http://www.anasoft.co.uk
    SuperSpice, a very affordable Mixed-Mode
    Windows Simulator with Schematic Capture,
    Waveform Display, FFT's and Filter Design.
     
  6. You don't have to remove the insulation, but the conductors will be
    farther apart than if they were insulated with enamel. So the
    inductance will be different. The instructions say to wind the turns
    close wound, which means each turn touches the next. The heavy
    insulation won't allow this.

    Also, it says the coil should be 1/4" diameter, and a pencil is larger
    than this. And also, the number of turns should be less than 8, more
    like 6 or 4. I would start with 6, and then trim off some wire to bring
    the frequency up. If you see herringbone pattern on the TV screen when
    it's tuned to ch 5 or 6, then you know that the coil has too many turns,
    and the signal is well below 88 MHz. With 8 turns, the freq might be as
    low as ch 4.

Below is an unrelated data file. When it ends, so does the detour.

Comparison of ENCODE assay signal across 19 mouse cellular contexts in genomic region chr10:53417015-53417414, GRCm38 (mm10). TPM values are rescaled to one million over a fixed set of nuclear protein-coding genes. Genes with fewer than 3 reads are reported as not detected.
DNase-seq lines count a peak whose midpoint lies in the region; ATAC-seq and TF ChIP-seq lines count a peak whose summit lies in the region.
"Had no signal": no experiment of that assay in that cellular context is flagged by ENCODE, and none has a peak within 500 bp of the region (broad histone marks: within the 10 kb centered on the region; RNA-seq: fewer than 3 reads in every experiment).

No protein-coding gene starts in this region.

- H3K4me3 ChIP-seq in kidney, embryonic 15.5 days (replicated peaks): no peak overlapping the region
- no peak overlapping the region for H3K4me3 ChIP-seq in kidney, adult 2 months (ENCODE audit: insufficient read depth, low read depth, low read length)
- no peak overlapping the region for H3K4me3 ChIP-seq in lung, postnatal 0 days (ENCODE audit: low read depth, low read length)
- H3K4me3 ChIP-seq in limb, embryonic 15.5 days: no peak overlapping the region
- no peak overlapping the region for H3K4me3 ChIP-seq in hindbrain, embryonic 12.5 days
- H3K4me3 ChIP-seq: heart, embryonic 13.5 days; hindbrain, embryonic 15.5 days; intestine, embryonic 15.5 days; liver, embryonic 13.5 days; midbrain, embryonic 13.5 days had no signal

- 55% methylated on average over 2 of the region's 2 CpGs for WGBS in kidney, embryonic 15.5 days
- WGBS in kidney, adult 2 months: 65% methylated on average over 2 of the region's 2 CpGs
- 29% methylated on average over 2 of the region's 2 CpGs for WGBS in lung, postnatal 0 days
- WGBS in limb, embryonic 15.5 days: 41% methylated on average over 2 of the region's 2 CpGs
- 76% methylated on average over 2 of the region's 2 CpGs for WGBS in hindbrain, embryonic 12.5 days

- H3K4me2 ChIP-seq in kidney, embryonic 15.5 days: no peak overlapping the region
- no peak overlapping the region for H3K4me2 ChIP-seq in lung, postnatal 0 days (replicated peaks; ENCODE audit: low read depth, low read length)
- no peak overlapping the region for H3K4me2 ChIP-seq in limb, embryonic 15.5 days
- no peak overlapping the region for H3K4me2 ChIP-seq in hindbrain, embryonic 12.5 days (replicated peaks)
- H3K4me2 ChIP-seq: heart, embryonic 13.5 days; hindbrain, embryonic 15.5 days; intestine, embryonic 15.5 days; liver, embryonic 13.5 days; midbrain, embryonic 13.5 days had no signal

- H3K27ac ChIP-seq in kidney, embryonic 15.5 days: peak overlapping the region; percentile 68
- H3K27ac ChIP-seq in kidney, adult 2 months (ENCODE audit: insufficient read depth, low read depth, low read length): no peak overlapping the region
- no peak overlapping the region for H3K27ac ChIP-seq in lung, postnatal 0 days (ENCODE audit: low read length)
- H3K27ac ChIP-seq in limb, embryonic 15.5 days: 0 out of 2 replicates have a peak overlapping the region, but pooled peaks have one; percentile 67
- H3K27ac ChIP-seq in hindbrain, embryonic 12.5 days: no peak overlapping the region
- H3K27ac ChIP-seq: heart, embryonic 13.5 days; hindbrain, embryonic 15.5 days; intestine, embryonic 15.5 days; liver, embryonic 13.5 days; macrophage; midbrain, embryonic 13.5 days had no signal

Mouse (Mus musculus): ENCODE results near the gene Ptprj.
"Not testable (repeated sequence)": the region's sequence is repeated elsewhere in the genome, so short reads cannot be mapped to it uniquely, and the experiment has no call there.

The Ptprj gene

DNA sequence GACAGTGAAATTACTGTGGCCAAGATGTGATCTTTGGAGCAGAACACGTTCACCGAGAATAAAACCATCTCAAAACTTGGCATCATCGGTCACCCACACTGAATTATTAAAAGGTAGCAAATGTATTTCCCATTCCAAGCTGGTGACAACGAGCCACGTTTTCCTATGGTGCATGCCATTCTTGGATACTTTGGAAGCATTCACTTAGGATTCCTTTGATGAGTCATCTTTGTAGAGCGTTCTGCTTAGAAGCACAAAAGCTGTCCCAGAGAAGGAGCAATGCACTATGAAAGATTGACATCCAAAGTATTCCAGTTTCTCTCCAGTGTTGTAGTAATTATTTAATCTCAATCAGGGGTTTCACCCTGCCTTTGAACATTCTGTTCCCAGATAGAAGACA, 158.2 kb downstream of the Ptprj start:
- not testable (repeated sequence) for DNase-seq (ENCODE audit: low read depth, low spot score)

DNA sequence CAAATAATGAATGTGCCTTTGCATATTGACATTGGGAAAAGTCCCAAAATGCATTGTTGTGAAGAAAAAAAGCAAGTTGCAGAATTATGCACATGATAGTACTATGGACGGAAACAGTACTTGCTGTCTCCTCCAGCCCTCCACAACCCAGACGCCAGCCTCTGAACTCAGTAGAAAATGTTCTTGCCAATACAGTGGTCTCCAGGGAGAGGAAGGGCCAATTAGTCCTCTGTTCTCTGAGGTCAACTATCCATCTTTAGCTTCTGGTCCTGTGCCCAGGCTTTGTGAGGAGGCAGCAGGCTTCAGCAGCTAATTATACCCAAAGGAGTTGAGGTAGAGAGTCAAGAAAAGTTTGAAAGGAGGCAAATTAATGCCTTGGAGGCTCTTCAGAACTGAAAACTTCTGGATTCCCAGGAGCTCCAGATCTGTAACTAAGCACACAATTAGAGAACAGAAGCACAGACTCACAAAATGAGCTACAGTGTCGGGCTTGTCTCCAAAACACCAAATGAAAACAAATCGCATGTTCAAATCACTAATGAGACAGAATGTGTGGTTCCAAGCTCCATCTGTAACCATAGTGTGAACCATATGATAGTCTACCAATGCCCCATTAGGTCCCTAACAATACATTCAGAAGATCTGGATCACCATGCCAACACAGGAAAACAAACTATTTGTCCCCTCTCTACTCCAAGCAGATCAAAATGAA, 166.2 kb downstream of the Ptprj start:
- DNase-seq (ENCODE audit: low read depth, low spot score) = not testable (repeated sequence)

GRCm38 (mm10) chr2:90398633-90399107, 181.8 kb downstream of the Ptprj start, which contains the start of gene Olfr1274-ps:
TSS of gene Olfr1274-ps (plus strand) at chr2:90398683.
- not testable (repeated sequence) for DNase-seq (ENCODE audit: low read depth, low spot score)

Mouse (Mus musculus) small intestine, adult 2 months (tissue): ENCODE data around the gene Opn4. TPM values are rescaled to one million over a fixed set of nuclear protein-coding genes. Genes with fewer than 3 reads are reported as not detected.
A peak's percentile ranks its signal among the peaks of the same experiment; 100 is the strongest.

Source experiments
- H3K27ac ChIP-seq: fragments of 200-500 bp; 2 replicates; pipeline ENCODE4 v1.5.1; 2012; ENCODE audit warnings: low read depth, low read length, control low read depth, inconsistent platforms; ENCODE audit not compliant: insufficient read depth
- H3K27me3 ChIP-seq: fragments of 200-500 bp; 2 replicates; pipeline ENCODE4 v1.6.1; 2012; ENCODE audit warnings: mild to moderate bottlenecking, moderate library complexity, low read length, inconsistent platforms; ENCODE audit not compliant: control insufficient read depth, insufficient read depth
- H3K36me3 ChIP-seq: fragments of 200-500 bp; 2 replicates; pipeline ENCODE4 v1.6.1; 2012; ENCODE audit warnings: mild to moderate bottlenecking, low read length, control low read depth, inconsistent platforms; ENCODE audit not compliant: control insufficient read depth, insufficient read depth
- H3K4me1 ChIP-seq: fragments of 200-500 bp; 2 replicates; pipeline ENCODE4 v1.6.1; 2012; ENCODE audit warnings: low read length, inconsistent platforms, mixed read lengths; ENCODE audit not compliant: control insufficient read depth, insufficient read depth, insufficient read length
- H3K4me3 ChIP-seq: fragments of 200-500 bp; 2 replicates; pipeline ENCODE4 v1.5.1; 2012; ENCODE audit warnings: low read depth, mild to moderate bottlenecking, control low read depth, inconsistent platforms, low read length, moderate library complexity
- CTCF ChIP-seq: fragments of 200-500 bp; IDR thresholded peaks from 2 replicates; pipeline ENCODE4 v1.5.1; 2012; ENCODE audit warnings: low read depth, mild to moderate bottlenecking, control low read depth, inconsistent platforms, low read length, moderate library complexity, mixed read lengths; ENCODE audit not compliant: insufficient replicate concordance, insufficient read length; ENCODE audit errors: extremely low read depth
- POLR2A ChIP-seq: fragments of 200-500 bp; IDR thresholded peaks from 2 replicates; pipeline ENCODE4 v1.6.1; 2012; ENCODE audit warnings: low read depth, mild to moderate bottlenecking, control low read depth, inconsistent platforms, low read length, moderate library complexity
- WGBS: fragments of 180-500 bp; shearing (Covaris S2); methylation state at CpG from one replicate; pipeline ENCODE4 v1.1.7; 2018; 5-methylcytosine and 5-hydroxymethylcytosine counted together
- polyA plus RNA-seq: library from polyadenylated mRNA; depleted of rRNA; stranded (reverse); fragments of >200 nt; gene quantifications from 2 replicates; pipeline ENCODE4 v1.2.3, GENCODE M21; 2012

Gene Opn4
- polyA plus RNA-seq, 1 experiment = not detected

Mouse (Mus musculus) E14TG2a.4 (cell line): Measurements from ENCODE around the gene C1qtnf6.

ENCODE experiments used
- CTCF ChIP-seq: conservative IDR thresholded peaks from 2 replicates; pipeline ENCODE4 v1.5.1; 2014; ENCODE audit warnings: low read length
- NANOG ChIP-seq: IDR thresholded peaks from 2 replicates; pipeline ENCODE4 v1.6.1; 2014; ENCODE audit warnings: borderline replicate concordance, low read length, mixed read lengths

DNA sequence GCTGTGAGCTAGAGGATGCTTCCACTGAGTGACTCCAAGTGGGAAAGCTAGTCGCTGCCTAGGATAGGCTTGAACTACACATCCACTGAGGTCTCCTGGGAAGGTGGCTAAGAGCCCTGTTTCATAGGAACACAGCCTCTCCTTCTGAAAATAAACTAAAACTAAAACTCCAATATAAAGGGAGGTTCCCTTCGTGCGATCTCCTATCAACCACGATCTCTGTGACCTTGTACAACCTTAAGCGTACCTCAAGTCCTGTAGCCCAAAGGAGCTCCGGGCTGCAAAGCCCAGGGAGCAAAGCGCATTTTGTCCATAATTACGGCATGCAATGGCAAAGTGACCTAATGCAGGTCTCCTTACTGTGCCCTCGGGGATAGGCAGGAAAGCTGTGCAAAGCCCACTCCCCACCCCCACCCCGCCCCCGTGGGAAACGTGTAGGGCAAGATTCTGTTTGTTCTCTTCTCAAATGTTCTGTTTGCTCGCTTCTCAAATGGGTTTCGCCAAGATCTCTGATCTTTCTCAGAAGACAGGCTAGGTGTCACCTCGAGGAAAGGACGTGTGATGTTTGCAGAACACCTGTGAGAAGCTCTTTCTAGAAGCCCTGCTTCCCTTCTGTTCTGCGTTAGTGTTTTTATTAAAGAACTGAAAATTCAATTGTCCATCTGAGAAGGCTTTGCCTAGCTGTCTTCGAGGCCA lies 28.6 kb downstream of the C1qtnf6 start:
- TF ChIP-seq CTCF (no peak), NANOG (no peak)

7. Two other things I forgot to mention. You should put a .01 uF, or .05
    or .1 uF ceramic capacitor from +9V to ground. And you should keep
    leads short, expecially around the RF oscillator Q2.

    Also, increase R5 from 100 to 750 or until the voltage at the collector
    of Q1 is about 4.5V.
     
  8. phil

    phil Guest

    What's is the connection between an fm oscillator and tv frequencies,
    these start from 200mhz at the very least and go up to 800mhz?
     
  9. Not in the U.S., they don't. Yet. The low VHF TV channels are from 54
    to 88 MHz, so if you have too many turns or too much capacitance for the
    tuning cap, it will oscillate down in the TV channels.

    Sometimes they oscillate so nastily that the second harmonic is right in